3.      The younger you are when you start drinking, the harder it is to quit. Start drinking before fifteen and chances are really good you'll be a lifelong alcoholic. Before you shrug this off, think of looking ten to fifteen years older than you are, blacking out, and constantly facing a judge for your habit.

4.      A woman who drinks while pregnant, especially to excess, stands a very good chance of giving birth to a baby suffering from Fetal Alcohol Syndrome. This particular syndrome causes poor growth in the womb and afterward, decreased muscle tone and poor coordination, thinking, speech, movement, and social skills will be delayed or have problems, and heart defects. The baby will also have narrow, small eyes with large upper eyelids, a small head, small upper jaw, a host of other problems.

5.      Drink and drive, especially underage, and you'll find yourself with a whole lot of legal problems. First, you will lose your driving privileges. That means public transportation in urban areas, and walking or begging others for a ride in rural areas. You'll have a criminal record. Insurance rates will skyrocket.

6.      Get into a wreck while driving and things just got a lot worse, especially if someone is hurt or dies.

Not enough yet to quit drinking before you're old enough? Ask  yourself these questions –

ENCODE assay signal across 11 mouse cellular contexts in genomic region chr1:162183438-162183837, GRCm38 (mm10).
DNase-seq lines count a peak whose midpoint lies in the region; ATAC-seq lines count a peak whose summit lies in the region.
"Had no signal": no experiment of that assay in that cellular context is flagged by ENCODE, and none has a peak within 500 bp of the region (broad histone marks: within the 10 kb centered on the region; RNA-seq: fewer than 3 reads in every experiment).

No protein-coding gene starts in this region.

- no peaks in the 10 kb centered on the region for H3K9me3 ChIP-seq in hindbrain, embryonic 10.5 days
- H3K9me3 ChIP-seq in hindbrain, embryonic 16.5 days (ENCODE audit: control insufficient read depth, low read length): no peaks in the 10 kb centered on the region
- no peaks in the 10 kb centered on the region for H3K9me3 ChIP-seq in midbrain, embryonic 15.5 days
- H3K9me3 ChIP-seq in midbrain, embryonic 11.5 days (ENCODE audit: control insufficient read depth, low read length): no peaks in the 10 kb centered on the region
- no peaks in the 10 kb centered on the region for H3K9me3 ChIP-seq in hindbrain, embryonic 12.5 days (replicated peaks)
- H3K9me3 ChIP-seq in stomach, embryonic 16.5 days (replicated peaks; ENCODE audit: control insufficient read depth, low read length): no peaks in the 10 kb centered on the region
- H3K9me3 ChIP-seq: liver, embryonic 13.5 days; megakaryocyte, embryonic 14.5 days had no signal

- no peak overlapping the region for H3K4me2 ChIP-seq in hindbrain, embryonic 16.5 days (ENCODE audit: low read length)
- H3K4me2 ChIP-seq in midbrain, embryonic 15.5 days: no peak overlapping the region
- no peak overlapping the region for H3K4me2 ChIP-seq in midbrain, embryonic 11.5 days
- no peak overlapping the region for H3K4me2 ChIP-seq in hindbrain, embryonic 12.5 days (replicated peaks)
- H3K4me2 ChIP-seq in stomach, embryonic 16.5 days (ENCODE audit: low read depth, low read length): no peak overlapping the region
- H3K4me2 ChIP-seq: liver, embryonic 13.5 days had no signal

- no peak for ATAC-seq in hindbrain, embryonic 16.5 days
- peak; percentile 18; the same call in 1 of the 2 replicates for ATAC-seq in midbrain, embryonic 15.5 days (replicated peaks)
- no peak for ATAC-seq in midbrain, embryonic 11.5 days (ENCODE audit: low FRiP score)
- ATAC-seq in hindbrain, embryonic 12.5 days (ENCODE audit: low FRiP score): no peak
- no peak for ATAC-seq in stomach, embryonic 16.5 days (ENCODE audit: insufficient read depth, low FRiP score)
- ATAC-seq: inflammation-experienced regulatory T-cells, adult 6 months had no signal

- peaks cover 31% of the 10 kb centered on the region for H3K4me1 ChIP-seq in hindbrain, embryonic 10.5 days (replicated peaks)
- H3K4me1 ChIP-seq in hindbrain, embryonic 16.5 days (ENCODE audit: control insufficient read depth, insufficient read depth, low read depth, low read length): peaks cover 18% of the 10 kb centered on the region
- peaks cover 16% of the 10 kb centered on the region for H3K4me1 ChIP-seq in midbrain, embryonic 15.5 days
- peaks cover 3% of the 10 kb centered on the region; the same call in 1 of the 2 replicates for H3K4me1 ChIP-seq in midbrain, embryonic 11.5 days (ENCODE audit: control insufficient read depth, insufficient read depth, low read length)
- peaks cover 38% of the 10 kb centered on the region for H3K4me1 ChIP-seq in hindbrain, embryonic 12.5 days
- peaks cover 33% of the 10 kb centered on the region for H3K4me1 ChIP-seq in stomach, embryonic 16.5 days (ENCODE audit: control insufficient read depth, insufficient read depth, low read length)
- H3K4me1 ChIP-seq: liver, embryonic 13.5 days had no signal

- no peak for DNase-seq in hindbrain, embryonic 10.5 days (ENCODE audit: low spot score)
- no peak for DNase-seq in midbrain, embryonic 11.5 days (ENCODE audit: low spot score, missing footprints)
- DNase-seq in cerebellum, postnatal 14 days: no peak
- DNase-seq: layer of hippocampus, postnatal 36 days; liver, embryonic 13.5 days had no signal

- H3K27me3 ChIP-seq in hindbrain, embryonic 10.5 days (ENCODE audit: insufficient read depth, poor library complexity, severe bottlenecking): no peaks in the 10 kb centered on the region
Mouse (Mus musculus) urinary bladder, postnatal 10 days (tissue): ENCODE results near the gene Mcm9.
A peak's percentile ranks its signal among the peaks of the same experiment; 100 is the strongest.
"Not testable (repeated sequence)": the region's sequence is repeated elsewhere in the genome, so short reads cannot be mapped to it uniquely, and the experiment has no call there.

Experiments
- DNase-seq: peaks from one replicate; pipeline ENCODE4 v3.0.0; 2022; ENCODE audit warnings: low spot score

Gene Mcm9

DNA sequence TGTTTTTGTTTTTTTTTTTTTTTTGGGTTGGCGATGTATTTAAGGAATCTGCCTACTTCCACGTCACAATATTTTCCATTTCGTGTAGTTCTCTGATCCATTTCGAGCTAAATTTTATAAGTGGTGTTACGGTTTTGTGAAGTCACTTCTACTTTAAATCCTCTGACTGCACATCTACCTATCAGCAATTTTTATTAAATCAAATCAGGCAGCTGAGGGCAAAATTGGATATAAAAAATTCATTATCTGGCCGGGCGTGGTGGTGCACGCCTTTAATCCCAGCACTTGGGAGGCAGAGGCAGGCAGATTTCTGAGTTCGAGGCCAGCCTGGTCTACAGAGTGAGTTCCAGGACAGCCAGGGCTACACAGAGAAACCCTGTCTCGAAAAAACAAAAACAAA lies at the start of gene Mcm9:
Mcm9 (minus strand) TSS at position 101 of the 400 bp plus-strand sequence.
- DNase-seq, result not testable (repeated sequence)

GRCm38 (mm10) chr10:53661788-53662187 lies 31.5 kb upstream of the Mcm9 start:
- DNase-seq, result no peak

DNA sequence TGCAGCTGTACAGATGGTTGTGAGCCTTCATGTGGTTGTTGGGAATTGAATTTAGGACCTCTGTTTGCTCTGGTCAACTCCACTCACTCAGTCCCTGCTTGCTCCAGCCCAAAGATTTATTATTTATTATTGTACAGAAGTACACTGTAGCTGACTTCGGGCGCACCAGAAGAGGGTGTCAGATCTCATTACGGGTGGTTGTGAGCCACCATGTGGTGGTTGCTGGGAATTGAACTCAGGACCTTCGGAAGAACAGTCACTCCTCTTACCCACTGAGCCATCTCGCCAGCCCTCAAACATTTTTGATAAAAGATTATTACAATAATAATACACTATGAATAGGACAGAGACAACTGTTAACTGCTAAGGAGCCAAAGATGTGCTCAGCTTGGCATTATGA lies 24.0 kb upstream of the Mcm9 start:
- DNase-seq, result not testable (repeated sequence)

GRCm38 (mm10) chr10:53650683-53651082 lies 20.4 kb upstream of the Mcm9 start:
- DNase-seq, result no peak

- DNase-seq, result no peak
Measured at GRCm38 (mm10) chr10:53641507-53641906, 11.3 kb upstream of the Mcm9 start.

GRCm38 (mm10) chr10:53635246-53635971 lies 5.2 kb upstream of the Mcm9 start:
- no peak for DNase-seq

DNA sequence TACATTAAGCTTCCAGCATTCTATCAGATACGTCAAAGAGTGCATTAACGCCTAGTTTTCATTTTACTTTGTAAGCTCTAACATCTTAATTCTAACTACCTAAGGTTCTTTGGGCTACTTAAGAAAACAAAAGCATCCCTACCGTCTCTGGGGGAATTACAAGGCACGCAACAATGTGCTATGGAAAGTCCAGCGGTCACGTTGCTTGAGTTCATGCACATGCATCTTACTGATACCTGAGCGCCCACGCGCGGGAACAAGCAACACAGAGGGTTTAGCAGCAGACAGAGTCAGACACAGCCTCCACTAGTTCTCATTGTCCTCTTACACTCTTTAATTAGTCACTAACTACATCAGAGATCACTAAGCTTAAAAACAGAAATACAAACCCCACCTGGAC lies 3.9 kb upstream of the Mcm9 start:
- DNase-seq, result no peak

Is alcohol really what I want to be addicted to the rest of my life?

When everyone gives me a hard time for not drinking, am I really willing to let them bully me into getting into trouble?

Are my friends really acting like adults, or are they just being stupid?

Peer pressure can work two ways. You can give in, take the easy way out, and face a lifetime of medical problems, legal issues, and ridicule as you grow older. Or you can walk away and ignore the drunken laughter. Find a party where teens are having fun without booze, throw a party like that yourself, don't fall into the trap of "everyone else is doing it." Be the first in your group to stand up for yourself.


KC Sprayberry is the author of the teen novel, Softly Say Goodbye. In this book, an eighteen-year-old teen, Erin Sellers, takes on underage drinking in her high school. Twitter and YouTube provide her a way to get the message out, but nothing can help when three guys are victims of underage drinking accidents – one when he was drunk and the other two being run off the road by a teen drunk.

She lives in Northwest Georgia with her husband and youngest son, a seventeen-year-old. KC's stories have appeared in many magazines for teens, four anthologies (Passionate Hearts Anthology (2010), Mystery Times Ten (2011), The Best of Frontier Tales, Vol. I (2012), Mystery Times Nine (2012).

You can find me on the web at:
 
 
 
 
 
 
 
Looking to pick up your own copy of Softly Say Goodbye? Try these links:
 
 
 
 
 
 
 
 
 
 

Comments

Jan Moran said…
Nice blog! I found your great blog through the WLC Blog Follows on the World Literary Cafe. Great to connect!
- Jan Moran at JanMoran dot com